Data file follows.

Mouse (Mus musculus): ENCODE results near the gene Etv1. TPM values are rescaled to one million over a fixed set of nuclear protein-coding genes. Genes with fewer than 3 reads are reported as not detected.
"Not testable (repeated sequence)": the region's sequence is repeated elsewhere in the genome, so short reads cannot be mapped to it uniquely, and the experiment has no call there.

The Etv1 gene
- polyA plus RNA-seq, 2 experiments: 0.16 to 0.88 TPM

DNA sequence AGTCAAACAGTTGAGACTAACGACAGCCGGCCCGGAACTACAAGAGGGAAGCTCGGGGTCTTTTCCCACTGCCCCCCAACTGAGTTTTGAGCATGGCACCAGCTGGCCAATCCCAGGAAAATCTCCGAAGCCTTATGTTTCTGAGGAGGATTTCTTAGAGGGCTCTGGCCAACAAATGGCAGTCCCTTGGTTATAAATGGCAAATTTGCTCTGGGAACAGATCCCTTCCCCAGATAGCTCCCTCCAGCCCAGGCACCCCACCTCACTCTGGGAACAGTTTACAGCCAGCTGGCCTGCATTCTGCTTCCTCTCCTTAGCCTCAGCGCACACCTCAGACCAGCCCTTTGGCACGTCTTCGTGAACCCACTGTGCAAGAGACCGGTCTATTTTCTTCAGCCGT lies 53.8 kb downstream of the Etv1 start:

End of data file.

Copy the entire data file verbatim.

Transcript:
Mouse (Mus musculus): ENCODE results near the gene Etv1. TPM values are rescaled to one million over a fixed set of nuclear protein-coding genes. Genes with fewer than 3 reads are reported as not detected.
"Not testable (repeated sequence)": the region's sequence is repeated elsewhere in the genome, so short reads cannot be mapped to it uniquely, and the experiment has no call there.

The Etv1 gene
- polyA plus RNA-seq, 2 experiments: 0.16 to 0.88 TPM

DNA sequence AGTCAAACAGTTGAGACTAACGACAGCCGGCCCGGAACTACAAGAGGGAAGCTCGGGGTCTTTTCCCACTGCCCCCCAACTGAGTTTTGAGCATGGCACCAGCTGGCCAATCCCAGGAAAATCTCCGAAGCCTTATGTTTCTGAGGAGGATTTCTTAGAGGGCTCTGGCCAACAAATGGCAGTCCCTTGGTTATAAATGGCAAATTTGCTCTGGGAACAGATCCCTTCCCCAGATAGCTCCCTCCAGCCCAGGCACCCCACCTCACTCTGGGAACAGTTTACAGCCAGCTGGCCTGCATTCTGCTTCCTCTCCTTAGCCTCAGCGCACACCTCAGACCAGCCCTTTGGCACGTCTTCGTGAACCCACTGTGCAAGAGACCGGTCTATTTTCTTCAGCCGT lies 53.8 kb downstream of the Etv1 start: